Downtown survivors

A few remain from the 'old' days

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  • | 12:00 p.m. December 11, 2001
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by Glenn Tschimpke

Staff Writer

Thirty years ago, downtown Jacksonville was still a still a shopping destination. As the suburbs blossomed and shopping malls and plazas came into vogue, retail fled the core city leaving canyons of crumbling buildings and boarded windows. A few old businesses obstinately remained. Most migrated nomadically from block to block as their tenant buildings were closed or demolished. Yet, while competitors closed their doors and customers slowed to a trickle, all the owners of downtown’s veteran stores say there is no place they’d rather be.

“We do good work. That’s why we keep in business,” said Debbie Kounoupas of Gus and Co. on the corner of Laura and Adams streets.

Gus and Co. has been a downtown fixture since 1904, offering shoe and luggage repair. With eight shoeshine chairs tucked in one corner, it’s half social center and half business. Kounoupas and her husband Nikias bought the company from descendants of the original owners in 1991. After an original spot in the Seminole Hotel, it moved to the Roosevelt Hotel on Adams Street until the early 1990s when the building was closed and boarded up. Now operating from the Elks Building, Kounoupas has no plans to stray far if she must move again.

“We never think about moving from downtown,” she said. “People know we’re here. We’re always busy. We do good work and people come from all over. If you do good work, they come; if you don’t do good work, they don’t come.”

Across the street from Gus and Co. is another downtown old-timer. Jacobs Jewelers has been in town since 1890. Originally on Bay Street, it’s old enough to have survived the Great Fire of 1901. It migrated to Forsyth Street and eventually settled in on Laura Street around 1930. While other jewelry stores rose and fell around it, Jacobs remained despite the proliferation of similar shops in suburban shopping malls.

“A lot of our customers work downtown,” said owner Roy Thomas. “We have 70,000 people working downtown. There aren’t any malls with 70,000 people that work around them.”

Like Kounoupas, Thomas attributes his longevity to his work ethic.

“I think we just work harder at the business,” he said. Not to say the other guys didn’t work hard, but he said others had different interests and philosophies on how their businesses should operate.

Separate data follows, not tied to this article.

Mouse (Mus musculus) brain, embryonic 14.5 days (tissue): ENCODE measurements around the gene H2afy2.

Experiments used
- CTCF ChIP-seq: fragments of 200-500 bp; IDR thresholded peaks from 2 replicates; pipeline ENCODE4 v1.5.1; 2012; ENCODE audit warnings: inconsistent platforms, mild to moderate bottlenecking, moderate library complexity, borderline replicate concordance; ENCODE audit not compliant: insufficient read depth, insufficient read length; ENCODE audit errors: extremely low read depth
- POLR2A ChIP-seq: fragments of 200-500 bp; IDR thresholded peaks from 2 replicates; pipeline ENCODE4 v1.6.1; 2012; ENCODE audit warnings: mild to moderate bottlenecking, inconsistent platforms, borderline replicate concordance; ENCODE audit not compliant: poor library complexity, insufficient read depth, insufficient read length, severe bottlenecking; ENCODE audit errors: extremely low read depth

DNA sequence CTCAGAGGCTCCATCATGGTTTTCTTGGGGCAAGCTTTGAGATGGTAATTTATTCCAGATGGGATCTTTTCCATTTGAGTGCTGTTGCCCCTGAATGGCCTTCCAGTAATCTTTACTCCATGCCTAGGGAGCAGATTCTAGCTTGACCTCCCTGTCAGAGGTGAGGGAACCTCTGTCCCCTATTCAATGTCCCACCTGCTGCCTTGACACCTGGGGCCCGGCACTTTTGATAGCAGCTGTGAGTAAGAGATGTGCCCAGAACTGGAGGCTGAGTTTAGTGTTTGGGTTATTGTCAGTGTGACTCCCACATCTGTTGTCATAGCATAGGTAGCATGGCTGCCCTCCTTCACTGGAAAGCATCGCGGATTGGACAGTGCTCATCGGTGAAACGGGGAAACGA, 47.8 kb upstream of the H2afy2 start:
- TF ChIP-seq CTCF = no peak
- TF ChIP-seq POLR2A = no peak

Thomas came to work for Jacobs in 1968 as a manager and eventually purchased the business in 1986 with his wife Delorise. Over the years, Thomas said he hasn’t noticed the severe drop off in sales that sent other stores packing.

“Business was good in the late ‘60s but not necessarily better than it is now,” he said, despite the fact that large department stores like Sears still operated downtown 30 years ago. “I’m sure if they were still here, our business would be a little bit better.”

Thomas pointed to the bright side of the mass exodus of downtown retail shops.

“People only have an hour, hour and a half to shop at lunch. It just gives them more time to shop in here,” he said. “I think it helped us because it was much easier for customers to get parking.”

Nevertheless, parking — or lack of it — is still a sore spot among downtown merchants. The only veteran downtown retail store with its own parking lot is the Young Men’s Shop, but that won’t last long. The 82-year-old clothing store will permanently close in January to make way for the new downtown library’s parking garage. Owner Michael Lissner looked for another suitable location with on-site parking, but found none within the city core. The same story rings true for the rest.

“That’s the biggest problem we have is lack of parking,” said Eric Erickson, owner of Knott & Co. jewelers at 225 N. Hogan St.

Knott & Co. sells and repairs jewelry and watches. Downtown stalwarts since 1934, Knott & Co. ownership cites the same reasons for sticking around as their business brethren: no desire to leave, repeat customer base, a worthwhile location to do business. Like their brethren, lack of parking makes it challenging to attract new customers.

“Sometimes it’s a little bit of a struggle for customers,” said Thomas. “But if they drive around, they’ll find a spot.”

The imminent re-entry of downtown housing could prove the shot in the arm downtown has been looking for ever since the retail giants fled for the suburbs. The Downtown Master Plan calls for special downtown areas, including an entertainment district along Bay Street that would transform the area into a 24-hour center of activity. City officials are hoping for it. The residential developers are banking on it. The merchants will believe it when they see it.

“I don’t know if it will help, but it will be nice to have,” said Erickson.



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